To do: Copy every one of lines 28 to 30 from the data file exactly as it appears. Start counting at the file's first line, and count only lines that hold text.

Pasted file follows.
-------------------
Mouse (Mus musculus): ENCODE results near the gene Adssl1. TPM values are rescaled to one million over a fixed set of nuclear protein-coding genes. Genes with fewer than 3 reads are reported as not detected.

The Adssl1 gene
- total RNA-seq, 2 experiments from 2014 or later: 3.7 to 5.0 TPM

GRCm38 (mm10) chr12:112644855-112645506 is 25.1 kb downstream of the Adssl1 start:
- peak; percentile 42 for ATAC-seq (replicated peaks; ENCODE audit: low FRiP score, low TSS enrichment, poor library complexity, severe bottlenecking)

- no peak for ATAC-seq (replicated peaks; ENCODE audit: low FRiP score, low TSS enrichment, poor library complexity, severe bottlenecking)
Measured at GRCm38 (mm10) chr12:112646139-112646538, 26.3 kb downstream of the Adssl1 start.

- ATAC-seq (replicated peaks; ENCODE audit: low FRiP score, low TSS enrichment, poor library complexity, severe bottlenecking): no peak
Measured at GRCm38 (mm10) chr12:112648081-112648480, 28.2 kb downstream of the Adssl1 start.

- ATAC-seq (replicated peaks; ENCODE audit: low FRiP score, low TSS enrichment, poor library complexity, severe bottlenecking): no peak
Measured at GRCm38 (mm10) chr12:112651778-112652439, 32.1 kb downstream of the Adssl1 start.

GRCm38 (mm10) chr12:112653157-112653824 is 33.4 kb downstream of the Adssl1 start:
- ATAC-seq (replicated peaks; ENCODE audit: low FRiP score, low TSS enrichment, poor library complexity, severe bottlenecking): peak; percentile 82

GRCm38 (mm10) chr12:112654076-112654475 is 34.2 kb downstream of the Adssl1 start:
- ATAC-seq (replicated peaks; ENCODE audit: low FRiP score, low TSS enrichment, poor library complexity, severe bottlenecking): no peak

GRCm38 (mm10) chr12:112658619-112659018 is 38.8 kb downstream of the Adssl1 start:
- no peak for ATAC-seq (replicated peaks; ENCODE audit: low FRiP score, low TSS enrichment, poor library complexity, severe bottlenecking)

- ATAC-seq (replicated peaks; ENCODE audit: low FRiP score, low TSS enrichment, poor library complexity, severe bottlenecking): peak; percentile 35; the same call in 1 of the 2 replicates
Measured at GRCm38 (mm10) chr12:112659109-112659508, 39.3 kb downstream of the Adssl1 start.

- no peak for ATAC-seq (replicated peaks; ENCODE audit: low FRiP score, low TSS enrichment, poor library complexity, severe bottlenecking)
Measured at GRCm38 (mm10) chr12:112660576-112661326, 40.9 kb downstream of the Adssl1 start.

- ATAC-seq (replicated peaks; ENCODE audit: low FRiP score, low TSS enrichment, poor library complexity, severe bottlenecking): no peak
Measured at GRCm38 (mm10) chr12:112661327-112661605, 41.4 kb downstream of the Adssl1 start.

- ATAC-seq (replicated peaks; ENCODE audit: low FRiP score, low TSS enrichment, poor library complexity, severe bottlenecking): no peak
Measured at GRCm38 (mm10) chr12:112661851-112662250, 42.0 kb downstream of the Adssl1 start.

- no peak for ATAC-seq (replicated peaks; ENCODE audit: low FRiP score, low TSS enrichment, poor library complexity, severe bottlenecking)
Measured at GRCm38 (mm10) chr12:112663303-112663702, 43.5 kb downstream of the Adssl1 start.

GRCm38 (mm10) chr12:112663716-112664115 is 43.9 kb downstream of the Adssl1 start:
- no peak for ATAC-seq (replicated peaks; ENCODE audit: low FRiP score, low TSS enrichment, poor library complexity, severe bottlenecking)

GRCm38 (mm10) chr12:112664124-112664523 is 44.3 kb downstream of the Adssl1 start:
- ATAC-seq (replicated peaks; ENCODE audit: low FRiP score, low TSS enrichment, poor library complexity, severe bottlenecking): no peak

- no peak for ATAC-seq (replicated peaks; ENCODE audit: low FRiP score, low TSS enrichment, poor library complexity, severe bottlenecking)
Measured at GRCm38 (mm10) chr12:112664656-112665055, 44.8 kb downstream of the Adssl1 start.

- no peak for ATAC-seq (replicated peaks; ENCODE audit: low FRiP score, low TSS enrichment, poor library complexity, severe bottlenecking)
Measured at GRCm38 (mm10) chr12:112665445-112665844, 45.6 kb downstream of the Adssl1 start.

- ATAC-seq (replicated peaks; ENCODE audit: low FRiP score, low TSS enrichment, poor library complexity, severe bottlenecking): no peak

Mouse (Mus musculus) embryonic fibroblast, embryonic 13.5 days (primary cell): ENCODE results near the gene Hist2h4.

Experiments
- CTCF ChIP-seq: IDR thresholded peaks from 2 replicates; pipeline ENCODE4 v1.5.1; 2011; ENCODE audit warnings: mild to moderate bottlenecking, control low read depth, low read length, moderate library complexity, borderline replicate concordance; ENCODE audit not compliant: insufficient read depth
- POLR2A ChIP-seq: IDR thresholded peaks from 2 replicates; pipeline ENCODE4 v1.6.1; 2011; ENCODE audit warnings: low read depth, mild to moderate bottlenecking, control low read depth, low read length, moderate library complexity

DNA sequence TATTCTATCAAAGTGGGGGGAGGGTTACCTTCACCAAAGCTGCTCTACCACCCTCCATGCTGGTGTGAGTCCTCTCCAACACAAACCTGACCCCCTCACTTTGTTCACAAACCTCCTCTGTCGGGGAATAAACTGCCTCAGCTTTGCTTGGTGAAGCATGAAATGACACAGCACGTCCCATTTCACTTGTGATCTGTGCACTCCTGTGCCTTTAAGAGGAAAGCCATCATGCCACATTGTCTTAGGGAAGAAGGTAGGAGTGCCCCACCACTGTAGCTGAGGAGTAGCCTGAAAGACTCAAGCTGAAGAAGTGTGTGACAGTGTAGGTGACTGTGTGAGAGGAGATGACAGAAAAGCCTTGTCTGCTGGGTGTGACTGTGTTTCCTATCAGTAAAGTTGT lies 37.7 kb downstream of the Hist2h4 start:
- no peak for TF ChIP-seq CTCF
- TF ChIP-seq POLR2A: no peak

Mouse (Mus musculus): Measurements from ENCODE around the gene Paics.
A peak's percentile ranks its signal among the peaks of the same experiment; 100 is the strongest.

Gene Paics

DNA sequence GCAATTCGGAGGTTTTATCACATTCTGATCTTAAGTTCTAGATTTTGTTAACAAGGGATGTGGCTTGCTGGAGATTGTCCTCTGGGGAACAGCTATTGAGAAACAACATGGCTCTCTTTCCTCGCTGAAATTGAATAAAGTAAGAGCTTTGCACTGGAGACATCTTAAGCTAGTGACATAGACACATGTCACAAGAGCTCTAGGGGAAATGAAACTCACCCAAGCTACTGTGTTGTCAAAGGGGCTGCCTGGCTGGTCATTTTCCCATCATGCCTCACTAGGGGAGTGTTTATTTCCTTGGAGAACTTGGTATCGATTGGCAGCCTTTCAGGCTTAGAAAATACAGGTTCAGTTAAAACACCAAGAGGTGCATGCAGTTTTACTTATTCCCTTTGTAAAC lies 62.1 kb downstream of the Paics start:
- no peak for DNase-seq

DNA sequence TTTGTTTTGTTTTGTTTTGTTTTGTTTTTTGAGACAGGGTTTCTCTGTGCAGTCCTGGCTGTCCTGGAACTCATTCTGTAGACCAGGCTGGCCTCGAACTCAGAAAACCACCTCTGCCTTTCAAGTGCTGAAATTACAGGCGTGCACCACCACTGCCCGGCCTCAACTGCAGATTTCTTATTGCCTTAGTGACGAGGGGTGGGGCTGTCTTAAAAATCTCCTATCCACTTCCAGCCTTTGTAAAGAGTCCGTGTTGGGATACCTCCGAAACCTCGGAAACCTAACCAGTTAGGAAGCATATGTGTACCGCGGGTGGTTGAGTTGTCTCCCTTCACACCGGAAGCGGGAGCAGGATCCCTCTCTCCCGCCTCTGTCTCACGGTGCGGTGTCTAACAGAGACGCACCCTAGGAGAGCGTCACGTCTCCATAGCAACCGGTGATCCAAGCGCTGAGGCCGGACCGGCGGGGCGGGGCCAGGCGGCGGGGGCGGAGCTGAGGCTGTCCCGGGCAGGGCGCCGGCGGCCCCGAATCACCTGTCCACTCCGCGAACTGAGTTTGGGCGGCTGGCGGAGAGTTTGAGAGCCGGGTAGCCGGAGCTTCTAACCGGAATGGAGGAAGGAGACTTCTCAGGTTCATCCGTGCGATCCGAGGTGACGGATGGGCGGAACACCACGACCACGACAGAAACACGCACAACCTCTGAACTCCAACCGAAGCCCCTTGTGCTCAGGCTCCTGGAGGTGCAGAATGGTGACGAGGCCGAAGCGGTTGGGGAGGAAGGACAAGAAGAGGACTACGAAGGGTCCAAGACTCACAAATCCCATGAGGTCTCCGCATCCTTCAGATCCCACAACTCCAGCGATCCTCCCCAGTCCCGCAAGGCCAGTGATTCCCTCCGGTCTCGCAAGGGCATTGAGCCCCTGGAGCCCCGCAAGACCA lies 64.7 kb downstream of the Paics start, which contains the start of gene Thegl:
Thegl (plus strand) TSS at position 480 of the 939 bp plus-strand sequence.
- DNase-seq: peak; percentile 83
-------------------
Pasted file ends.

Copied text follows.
GRCm38 (mm10) chr12:112663716-112664115 is 43.9 kb downstream of the Adssl1 start:
- no peak for ATAC-seq (replicated peaks; ENCODE audit: low FRiP score, low TSS enrichment, poor library complexity, severe bottlenecking)

GRCm38 (mm10) chr12:112664124-112664523 is 44.3 kb downstream of the Adssl1 start: